BRC Colloquium poster
BRC Colloquium poster

How do infants learn?

Tuesday 2 July 2024, 2 pm - 3:30 pm
Neural oscillations shed light on infant attention & learning

Infants constantly integrate novel information into their developing semantic networks. The role of the theta rhythm in encoding and memory formation has been well established in animal models and human adults. Meanwhile, our understanding of neural oscillations in human infants is still very limited. Stefanie Höhl will first introduce rhythmic visual stimulation as a useful tool to study infant attention and learning and especially for tapping into the functional role of neural oscillations. She will present studies implicating the 4 Hz theta rhythm in infants’ processing of unexpected events. Results suggest that oscillatory activity in the theta band supports integration of novel information into existing concepts in infants. She will further present work on the role of theta oscillations for the formation of novel object representations. She applied multivariate pattern analyses on the EEG data of infants and adults viewing various images from different visual categories. Results show that theta band neural oscillations form the basis of visual category representations in infants, and that these representations are shifted to faster frequency bands in adults. Finally, she will present her ongoing longitudinal EEG research into the early mechanisms of dynamic attention. She tests whether early individual differences in selectively attending to task-relevant stimulus streams predict later cognitive outcomes. Together, these results speak to an integral role of the theta rhythm for attention and learning in the infant brain.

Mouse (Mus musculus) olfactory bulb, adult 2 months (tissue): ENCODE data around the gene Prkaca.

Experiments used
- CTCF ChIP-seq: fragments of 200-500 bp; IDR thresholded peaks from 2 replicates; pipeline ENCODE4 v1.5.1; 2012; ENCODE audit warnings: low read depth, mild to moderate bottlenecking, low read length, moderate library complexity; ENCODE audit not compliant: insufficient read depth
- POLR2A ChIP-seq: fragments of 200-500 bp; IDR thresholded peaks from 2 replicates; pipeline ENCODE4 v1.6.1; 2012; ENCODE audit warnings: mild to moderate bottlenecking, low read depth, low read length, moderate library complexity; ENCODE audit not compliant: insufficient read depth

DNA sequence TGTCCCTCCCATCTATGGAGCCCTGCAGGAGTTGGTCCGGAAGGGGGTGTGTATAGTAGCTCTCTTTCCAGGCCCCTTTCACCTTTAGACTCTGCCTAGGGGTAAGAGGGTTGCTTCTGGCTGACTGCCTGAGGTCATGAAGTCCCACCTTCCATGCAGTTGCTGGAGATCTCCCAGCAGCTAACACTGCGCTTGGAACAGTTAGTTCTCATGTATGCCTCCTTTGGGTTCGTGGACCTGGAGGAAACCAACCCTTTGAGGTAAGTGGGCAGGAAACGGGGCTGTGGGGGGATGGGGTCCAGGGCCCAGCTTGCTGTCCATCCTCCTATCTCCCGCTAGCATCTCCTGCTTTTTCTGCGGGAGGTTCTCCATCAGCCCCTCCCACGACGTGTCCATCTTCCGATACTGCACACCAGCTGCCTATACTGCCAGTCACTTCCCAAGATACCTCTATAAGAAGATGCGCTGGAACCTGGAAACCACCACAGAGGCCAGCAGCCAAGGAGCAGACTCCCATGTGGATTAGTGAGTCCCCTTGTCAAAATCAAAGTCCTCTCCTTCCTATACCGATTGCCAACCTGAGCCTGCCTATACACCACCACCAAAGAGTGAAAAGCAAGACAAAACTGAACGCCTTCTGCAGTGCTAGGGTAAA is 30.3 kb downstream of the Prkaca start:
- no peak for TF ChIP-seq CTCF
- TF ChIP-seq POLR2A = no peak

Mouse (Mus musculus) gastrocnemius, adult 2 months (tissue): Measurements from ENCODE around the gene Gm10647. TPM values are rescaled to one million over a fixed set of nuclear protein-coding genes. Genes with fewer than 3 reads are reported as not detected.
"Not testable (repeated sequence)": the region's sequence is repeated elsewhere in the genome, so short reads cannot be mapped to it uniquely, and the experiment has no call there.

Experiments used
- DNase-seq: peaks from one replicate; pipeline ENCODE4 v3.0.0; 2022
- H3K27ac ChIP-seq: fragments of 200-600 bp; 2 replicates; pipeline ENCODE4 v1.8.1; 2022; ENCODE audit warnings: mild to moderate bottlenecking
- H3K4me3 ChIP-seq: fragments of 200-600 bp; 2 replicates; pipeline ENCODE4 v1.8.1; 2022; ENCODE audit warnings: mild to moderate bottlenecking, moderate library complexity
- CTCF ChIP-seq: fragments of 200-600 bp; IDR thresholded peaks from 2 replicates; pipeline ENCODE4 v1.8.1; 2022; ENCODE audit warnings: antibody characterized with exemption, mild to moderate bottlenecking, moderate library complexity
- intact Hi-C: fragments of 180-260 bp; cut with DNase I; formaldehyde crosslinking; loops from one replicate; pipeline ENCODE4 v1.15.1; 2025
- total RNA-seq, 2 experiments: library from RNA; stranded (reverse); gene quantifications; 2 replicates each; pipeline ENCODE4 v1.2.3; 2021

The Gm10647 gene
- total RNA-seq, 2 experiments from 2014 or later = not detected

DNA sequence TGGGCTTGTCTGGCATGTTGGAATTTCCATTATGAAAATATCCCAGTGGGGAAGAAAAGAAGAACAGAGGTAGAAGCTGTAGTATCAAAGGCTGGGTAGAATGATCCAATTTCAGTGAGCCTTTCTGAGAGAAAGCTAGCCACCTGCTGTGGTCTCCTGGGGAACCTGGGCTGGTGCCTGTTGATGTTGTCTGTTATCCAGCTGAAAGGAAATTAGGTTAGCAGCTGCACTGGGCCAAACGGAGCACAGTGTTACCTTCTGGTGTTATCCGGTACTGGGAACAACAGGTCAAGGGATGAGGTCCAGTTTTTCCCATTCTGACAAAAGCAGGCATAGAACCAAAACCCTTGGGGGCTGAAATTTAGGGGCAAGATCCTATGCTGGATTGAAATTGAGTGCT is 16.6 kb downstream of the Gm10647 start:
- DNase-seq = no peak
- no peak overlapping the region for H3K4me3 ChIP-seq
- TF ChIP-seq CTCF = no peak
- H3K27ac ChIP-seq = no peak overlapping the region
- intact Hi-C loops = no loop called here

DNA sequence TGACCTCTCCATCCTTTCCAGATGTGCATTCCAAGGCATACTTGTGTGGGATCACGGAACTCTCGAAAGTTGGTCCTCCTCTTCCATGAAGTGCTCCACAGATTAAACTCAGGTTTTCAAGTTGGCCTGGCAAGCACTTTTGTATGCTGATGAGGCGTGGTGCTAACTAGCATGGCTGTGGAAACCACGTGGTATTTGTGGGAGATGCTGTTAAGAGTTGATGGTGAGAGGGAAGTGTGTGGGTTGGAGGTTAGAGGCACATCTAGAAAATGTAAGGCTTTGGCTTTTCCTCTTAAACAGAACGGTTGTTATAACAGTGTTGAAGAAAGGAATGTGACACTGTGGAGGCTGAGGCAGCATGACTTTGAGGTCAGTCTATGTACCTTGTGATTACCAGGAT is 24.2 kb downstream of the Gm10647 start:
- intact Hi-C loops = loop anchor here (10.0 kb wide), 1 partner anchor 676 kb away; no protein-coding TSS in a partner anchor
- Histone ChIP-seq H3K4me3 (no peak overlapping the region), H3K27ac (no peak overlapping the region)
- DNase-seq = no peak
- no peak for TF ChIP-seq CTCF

More info
Tuesday 2 July 2024, 2 pm - 3:30 pm
Prof. Stefanie Höhl
Online Zoom Meeting

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Meeting ID: 687 6088 4488
Passcode: 295648